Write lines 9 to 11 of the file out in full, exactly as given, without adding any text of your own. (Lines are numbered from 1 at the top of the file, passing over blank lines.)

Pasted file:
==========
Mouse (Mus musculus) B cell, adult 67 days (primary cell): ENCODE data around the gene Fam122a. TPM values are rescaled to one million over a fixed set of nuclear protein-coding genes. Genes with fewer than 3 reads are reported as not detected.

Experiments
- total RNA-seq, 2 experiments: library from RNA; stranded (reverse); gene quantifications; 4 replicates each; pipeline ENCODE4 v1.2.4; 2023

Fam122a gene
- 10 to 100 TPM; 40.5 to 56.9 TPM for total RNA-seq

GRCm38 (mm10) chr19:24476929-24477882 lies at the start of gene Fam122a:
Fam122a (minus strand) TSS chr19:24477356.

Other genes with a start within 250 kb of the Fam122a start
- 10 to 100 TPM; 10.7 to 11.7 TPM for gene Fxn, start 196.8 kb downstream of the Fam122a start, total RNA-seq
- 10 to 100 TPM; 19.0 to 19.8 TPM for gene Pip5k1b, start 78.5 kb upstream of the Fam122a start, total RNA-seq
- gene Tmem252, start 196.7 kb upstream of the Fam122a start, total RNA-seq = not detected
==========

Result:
- 10 to 100 TPM; 10.7 to 11.7 TPM for gene Fxn, start 196.8 kb downstream of the Fam122a start, total RNA-seq
- 10 to 100 TPM; 19.0 to 19.8 TPM for gene Pip5k1b, start 78.5 kb upstream of the Fam122a start, total RNA-seq
- gene Tmem252, start 196.7 kb upstream of the Fam122a start, total RNA-seq = not detected